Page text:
Footpath/shoot conflict!

Public footpath, just before sunset showing public right of way across fields in the English country

Public footpath, just before sunset showing public right of way across fields in the English countryside. - Credit: Getty Images/iStockphoto

Can I close off a public footpath during shoot days or do I need to find a way to work around it? Nick Playford of mfg Solicitors provides detailed, expert legal advice on the matter

Q: I have permission from a landowner to manage some of his land for a wild bird shoot. However, I have noticed that there are several public footpaths running through the land where I hope to host small shoot days. Will this be a problem for me in the future? Is there a way to close off public footpaths on specific shoot days for the safety of the public, or would I need to plan around the assumption that they will have to remain open to the public?

NICK PLAYFORD, regular columnist and an agricultural solicitor at mfg solicitors, assisted by his colleague and rights of way expert Hannah Taylor, replies:

The Wildlife and Countryside Act 1981 provides a legally protected right for members of the public to use public rights of way, allowing them to enjoy the countryside and rural areas.

Under the Highways Act 1980, farmers or landowners are required to keep rights of way open and useable, including the provision and maintenance of stiles and gates and also to keep the path itself in good order. However, footpaths or bridleways often create difficulties for landowners and their licensees.

In short, you need to plan around the assumption that the paths will have to remain open to the public. The existence of the public right of way does not remove the sporting rights but, equally, the existence of the sporting rights does not remove the rights of members of the public to use the public right of way. At a cost, landowners can make applications for footpaths to be temporarily closed or suspended by a Traffic Regulation Order in order to allow site works or to hold an event. However, in reality, such a scenario is unlikely to be applicable here.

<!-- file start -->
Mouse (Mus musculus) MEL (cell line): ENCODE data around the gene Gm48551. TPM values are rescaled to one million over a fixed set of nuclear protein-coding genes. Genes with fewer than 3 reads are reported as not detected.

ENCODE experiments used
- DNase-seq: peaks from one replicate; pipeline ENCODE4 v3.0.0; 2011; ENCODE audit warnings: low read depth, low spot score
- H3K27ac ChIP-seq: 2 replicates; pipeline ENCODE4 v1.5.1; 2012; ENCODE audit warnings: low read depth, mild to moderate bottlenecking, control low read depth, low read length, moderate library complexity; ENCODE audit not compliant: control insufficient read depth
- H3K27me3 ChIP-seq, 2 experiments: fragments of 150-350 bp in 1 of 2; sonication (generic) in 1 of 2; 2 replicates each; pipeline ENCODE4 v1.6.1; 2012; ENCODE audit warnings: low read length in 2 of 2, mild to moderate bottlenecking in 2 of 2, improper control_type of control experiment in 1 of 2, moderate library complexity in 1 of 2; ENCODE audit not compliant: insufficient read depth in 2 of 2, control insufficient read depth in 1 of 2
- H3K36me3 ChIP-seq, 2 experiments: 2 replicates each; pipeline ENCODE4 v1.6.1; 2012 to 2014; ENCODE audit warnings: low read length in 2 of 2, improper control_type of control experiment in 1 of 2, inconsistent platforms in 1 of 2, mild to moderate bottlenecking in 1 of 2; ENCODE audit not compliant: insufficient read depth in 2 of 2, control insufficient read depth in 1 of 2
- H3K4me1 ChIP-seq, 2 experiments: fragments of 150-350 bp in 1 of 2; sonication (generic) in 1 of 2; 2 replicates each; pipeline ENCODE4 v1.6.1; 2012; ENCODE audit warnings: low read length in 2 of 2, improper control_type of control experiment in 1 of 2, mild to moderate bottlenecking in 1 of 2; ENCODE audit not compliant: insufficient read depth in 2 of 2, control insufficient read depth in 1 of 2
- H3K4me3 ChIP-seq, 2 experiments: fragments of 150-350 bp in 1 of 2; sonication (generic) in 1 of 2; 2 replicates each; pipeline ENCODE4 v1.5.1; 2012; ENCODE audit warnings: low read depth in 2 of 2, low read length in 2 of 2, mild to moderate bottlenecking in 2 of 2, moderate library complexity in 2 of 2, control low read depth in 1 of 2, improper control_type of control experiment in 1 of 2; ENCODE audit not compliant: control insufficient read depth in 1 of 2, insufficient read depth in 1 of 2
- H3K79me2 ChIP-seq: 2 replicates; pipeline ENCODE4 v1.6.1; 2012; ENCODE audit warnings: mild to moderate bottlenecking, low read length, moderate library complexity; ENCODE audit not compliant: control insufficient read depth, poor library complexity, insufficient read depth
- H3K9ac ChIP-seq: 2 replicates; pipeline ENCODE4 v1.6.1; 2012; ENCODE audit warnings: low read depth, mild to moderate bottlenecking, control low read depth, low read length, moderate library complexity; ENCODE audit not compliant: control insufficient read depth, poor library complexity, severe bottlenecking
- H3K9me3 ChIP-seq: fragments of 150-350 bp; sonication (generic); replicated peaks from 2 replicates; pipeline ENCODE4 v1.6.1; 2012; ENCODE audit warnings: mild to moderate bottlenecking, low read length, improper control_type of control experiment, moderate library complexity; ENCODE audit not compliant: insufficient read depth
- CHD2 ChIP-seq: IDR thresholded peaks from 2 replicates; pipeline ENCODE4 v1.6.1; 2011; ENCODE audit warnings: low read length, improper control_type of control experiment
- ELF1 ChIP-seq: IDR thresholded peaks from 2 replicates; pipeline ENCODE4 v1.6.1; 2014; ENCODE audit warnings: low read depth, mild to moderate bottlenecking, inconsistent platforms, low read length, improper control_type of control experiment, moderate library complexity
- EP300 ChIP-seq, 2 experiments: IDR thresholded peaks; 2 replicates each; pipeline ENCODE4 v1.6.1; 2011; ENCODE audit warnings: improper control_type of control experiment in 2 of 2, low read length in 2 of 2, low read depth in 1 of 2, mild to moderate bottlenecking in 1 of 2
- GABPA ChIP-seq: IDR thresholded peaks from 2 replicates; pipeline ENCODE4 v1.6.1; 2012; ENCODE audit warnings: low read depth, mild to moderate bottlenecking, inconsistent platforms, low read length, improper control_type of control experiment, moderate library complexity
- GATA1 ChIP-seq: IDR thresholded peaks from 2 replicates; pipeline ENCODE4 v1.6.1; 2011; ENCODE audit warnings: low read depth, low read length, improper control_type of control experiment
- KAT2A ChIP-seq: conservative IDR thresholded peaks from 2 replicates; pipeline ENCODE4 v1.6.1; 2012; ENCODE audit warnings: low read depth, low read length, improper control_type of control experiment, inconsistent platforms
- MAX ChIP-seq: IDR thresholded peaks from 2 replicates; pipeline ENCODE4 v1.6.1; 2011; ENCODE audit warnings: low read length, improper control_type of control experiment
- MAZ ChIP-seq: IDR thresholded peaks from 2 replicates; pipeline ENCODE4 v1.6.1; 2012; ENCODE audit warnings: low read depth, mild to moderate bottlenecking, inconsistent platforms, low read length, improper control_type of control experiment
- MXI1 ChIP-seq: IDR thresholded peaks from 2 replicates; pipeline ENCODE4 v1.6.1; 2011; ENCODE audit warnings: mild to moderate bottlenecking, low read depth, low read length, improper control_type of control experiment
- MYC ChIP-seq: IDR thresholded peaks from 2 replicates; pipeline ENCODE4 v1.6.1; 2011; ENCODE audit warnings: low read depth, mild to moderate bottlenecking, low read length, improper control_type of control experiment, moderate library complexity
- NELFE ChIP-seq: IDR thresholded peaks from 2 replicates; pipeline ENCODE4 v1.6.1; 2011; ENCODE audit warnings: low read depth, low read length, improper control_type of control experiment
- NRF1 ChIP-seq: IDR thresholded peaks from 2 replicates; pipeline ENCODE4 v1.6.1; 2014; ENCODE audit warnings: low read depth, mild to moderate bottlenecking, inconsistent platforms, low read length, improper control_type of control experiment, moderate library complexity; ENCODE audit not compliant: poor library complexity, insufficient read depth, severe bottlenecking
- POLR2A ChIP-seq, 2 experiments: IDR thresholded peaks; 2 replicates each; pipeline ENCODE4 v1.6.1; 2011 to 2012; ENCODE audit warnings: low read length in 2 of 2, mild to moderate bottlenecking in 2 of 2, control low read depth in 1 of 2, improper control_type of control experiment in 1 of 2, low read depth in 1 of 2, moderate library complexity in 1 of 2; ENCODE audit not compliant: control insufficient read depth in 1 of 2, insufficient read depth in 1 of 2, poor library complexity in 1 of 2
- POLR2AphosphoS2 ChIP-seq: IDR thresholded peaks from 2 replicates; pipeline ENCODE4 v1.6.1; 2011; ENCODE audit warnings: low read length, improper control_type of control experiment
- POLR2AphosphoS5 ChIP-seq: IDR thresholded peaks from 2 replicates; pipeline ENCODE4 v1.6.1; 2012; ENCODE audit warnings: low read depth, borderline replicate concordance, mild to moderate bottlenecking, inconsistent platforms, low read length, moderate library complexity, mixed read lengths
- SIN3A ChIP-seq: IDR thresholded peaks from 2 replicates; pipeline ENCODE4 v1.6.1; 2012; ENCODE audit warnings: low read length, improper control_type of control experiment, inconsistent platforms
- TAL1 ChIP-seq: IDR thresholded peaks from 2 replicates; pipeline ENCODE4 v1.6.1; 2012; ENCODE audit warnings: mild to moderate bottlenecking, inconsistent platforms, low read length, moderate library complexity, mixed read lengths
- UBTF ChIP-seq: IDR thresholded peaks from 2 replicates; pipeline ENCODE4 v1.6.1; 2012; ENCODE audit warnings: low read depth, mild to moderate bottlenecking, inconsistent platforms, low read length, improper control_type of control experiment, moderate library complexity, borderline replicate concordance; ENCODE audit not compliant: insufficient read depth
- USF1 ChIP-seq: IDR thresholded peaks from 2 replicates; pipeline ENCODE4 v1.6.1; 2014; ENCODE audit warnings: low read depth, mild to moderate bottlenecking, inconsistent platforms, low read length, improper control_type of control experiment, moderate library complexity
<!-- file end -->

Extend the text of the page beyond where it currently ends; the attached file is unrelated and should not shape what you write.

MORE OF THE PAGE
From the perspective of the highways and firearm legislation, causing injury, interrupting or interfering with someone's use of a highway as a result of discharging a firearm within 50 feet of the highway is an offence. However, the same provisions do not apply to public rights of way. There are no legal requirements in respect of shooting on or near a footpath.

In this shoot situation, conducting a shoot on or near to a public right of way could not only cause a hindrance to the use of the public right of way, but would simply be dangerous. As such, it would be essential to have strict procedures put in place to ensure that, during a shoot, the stretch of the public right of way in question is monitored for members of the public and a system is used whereby all firearms are unloaded while there are members of the public in the vicinity.

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As always, common sense must prevail. If a footpath is rarely used, a problem is unlikely to arise, but if the footpath is popular, it would be best to avoid shooting near the path, not only from a health and safety perspective, but also with public perception in mind. Any sort of confrontation with a member of the public should be avoided if possible.

Even when a path is rarely used, it is best to assume that it will be on the day. Leave a friendly shoot spokesman at either end of the path to offer a greeting to the walkers and to assess whether the drive needs to be halted immediately or whether the members of the public may be content to wait and watch.